Gov. Rick Scott and Attorney General Pam Bondi added clout in Florida's fight against the federal government's forced Medicaid expansion Friday, when the governors of Texas and Kansas filed an amici curiae brief in U.S. District Court in support of the plaintiffs.
The brief follows Scott and Bondi's filing Thursday for a motion for preliminary injunction to immediately prohibit the Obama administration from using "the same coercive threats that the Supreme Court has already held unconstitutional."
In their brief Friday, Greg Abbott, governor of Texas, and Sam Brownback, governor of Kansas, referenced Scott and Bondi's motion, filed in U.S. District Court Thursday.
"This lawsuit is more than an isolated dispute between Florida and a federal agency," read the governors' 11-page filing. "It began five years ago when Texas, Kansas, and twenty-three other States joined Florida in challenging the Affordable Care Acts Medicaid expansion and mandate. NFIB v. Sebelius, 132 S. Ct 2566 (2012). In that case, the Supreme Court held that Congress could not abuse its spending power to coerce States into accepting Medicaid expansion.
"Now the Department of Health and Human Services (HHS) is trying to accomplish what the Supreme Court told Congress it could not do: use federal spending to coerce States like Florida, Texas, and Kansas into accepting a massive expansion of an already broken and bloated Medicaid program."
The brief described further why the two Republican governors are getting involved.
"The amici share Governor Scotts interest in governing their States as the voters see fit," the document reads, "without interference from federal officials pushing an agenda of conformity and control. HHS has threatened to withhold from Florida billions of dollars in Medicaid payments, and it has issued similar threats to Texas, Kansas, and others. These threats are surely just the beginning of a nationwide campaign to hold hostage federal waiver dollars in those States who are standing firm on their constitutional right to refuse the new Medicaid.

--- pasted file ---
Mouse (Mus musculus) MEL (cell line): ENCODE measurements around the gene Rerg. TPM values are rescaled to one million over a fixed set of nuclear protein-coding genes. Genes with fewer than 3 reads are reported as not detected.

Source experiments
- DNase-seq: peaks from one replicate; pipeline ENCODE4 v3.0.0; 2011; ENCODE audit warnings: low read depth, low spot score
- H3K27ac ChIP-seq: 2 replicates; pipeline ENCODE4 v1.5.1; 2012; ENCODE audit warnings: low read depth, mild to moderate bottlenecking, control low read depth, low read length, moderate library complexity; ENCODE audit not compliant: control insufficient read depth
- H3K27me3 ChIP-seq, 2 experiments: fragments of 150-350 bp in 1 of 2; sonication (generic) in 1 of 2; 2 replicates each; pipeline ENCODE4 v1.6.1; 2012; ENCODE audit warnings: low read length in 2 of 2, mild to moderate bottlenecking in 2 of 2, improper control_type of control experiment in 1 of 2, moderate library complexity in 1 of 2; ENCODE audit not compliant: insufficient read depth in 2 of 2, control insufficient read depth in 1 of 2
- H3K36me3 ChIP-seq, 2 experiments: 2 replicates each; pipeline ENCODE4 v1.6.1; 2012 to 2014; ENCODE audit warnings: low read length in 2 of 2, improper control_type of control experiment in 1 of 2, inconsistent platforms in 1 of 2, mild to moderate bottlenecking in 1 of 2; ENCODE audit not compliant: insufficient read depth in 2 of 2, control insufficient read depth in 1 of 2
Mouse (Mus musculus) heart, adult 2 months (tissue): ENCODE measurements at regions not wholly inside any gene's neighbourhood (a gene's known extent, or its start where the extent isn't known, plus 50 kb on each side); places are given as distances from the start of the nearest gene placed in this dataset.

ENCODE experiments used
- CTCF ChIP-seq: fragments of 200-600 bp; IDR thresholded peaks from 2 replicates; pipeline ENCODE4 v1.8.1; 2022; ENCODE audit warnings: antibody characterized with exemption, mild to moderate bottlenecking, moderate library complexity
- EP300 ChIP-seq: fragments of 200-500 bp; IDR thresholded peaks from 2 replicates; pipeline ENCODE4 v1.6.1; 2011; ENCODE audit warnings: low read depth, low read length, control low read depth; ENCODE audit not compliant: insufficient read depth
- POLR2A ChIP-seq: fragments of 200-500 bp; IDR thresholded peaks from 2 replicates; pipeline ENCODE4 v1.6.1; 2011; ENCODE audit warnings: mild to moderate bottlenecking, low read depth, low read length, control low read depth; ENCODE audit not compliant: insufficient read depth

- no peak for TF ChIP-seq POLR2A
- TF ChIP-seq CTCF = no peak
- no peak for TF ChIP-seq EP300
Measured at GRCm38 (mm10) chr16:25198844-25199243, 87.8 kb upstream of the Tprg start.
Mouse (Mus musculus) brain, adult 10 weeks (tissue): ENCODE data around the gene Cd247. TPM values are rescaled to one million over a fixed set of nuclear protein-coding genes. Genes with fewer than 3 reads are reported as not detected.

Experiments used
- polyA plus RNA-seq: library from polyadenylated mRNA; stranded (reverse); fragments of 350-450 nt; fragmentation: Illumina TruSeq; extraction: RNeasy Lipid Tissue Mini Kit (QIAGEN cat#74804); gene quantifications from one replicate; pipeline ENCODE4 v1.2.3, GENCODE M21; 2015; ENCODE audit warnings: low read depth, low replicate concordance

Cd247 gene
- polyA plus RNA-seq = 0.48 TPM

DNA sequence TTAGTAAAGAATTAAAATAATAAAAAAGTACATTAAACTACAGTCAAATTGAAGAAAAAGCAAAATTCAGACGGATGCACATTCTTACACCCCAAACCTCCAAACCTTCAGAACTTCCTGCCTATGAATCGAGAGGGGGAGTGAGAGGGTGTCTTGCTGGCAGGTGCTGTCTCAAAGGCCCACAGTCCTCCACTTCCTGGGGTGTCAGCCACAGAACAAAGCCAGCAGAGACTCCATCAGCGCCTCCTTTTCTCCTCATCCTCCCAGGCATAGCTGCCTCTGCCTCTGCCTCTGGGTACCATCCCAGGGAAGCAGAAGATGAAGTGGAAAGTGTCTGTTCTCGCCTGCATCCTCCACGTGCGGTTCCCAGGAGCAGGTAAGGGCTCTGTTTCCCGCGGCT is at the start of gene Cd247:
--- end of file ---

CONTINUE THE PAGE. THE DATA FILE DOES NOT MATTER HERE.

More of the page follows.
"Seeking to preserve their right to self-governance in our federal system, and supporting Floridas effort to do the same, the amici Governors respectfully submit this brief in support of the Plaintiff State of Florida."
In a statement released after the amicus filing, Gov. Scott said, I am glad Kansas and Texas are joining our fight against the Obama Administration for attempting to coerce Florida into Obamacare expansion by ending an existing federal healthcare program and telling us to expand Medicaid instead. The U.S. Supreme Court has already called this sort of coercion tactic illegal. Making sure all of our families have access to affordable, high quality health care is incredibly important and we will continue to fight to protect the health care of all of our families.
On Wednesday, Scott came away empty from a Washington meeting with U.S. Secretary of Health and Human Services Sylvia Burwell. Though Burwell now claims Medicaid expansion and LIP aren't connected, that is a change from her previous messaging.As reporter Sarah Kliff explained in an April 23 story, "The White House is trying to strong-arm Florida into expanding Medicaid," for digital publisher Vox Media, "The Florida development is notable, in part, because it shows the White House starting to exert its own leverage. And what it has is the power to reject Republican governors' requests for flexibility, like Florida's proposal. And it can refuse to approve certain funding arrangements that it feels violate how Medicaid is supposed to work."
Less than 24 hours after Scott's meeting with Burwell, he and Bondi filed their motion for preliminary injunction.
Scott's office said Friday the governor has been mischaracterized in the press as flip-flopping on his support for Medicaid expansion.
Jackie Schultz, the governor's communications director, said Scott has explained that he "came out in support of Medicaid expansion, only if it was fully federally funded, at the same time the federal government granted Florida a waiver to let the state reform its Medicaid system.
Reach Nancy Smith at email@example.com or at 228-282-2423. Twitter: @NancyLBSmith